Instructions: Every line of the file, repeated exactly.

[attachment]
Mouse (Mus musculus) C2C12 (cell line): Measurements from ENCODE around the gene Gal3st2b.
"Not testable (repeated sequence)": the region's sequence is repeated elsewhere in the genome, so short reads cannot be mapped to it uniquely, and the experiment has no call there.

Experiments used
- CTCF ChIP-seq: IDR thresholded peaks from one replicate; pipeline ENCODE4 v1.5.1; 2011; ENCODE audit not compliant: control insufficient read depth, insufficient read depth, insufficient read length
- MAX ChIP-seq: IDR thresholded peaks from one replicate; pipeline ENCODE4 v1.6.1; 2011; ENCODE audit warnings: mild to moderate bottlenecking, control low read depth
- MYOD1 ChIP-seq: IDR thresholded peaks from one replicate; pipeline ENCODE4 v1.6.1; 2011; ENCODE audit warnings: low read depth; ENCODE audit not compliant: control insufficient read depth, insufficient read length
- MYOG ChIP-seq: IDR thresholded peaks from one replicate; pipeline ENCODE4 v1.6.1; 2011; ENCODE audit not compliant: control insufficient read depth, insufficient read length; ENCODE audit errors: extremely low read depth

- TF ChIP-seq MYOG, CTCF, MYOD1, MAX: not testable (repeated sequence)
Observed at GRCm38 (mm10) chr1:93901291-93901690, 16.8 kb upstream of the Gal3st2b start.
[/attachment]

Mouse (Mus musculus) C2C12 (cell line): Measurements from ENCODE around the gene Gal3st2b.
"Not testable (repeated sequence)": the region's sequence is repeated elsewhere in the genome, so short reads cannot be mapped to it uniquely, and the experiment has no call there.

Experiments used
- CTCF ChIP-seq: IDR thresholded peaks from one replicate; pipeline ENCODE4 v1.5.1; 2011; ENCODE audit not compliant: control insufficient read depth, insufficient read depth, insufficient read length
- MAX ChIP-seq: IDR thresholded peaks from one replicate; pipeline ENCODE4 v1.6.1; 2011; ENCODE audit warnings: mild to moderate bottlenecking, control low read depth
- MYOD1 ChIP-seq: IDR thresholded peaks from one replicate; pipeline ENCODE4 v1.6.1; 2011; ENCODE audit warnings: low read depth; ENCODE audit not compliant: control insufficient read depth, insufficient read length
- MYOG ChIP-seq: IDR thresholded peaks from one replicate; pipeline ENCODE4 v1.6.1; 2011; ENCODE audit not compliant: control insufficient read depth, insufficient read length; ENCODE audit errors: extremely low read depth

- TF ChIP-seq MYOG, CTCF, MYOD1, MAX: not testable (repeated sequence)
Observed at GRCm38 (mm10) chr1:93901291-93901690, 16.8 kb upstream of the Gal3st2b start.